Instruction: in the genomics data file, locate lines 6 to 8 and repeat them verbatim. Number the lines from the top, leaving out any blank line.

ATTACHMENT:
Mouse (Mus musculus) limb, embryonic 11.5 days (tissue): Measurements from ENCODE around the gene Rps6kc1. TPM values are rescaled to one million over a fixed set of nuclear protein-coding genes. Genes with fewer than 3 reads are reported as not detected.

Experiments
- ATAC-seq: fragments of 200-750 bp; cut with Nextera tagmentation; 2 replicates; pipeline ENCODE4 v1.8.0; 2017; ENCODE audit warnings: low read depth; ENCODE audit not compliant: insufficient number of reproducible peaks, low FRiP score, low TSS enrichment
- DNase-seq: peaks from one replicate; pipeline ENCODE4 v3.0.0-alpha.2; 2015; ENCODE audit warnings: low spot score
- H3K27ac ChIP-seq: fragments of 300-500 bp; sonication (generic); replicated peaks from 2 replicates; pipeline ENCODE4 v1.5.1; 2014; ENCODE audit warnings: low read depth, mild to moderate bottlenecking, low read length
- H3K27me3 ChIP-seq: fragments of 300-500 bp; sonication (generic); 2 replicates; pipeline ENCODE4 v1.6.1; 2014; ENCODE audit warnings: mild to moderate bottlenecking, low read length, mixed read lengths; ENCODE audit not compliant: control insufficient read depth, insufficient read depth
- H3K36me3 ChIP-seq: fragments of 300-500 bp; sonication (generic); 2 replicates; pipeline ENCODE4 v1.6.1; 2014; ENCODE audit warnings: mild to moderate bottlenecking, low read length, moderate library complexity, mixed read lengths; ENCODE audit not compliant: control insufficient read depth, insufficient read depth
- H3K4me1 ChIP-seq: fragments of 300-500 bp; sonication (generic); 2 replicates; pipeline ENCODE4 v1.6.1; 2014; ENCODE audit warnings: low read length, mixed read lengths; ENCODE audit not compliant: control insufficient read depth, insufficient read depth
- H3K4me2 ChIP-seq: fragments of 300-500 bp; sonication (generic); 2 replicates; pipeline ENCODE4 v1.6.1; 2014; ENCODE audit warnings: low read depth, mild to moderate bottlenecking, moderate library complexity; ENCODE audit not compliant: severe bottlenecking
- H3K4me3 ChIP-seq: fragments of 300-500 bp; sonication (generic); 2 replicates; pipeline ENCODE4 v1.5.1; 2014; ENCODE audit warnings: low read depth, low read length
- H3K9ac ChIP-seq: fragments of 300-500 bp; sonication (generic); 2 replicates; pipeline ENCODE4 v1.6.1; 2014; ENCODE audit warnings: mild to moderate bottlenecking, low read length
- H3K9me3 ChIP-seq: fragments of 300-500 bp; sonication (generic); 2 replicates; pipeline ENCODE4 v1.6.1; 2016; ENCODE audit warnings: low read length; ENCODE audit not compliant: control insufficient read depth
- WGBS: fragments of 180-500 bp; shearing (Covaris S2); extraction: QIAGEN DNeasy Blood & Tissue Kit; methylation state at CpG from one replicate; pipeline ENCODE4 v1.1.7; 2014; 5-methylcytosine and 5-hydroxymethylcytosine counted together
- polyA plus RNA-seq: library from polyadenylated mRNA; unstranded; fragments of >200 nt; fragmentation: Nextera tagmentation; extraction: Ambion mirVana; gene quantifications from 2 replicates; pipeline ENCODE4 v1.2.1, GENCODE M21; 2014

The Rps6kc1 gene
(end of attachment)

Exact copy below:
- H3K27me3 ChIP-seq: fragments of 300-500 bp; sonication (generic); 2 replicates; pipeline ENCODE4 v1.6.1; 2014; ENCODE audit warnings: mild to moderate bottlenecking, low read length, mixed read lengths; ENCODE audit not compliant: control insufficient read depth, insufficient read depth
- H3K36me3 ChIP-seq: fragments of 300-500 bp; sonication (generic); 2 replicates; pipeline ENCODE4 v1.6.1; 2014; ENCODE audit warnings: mild to moderate bottlenecking, low read length, moderate library complexity, mixed read lengths; ENCODE audit not compliant: control insufficient read depth, insufficient read depth
- H3K4me1 ChIP-seq: fragments of 300-500 bp; sonication (generic); 2 replicates; pipeline ENCODE4 v1.6.1; 2014; ENCODE audit warnings: low read length, mixed read lengths; ENCODE audit not compliant: control insufficient read depth, insufficient read depth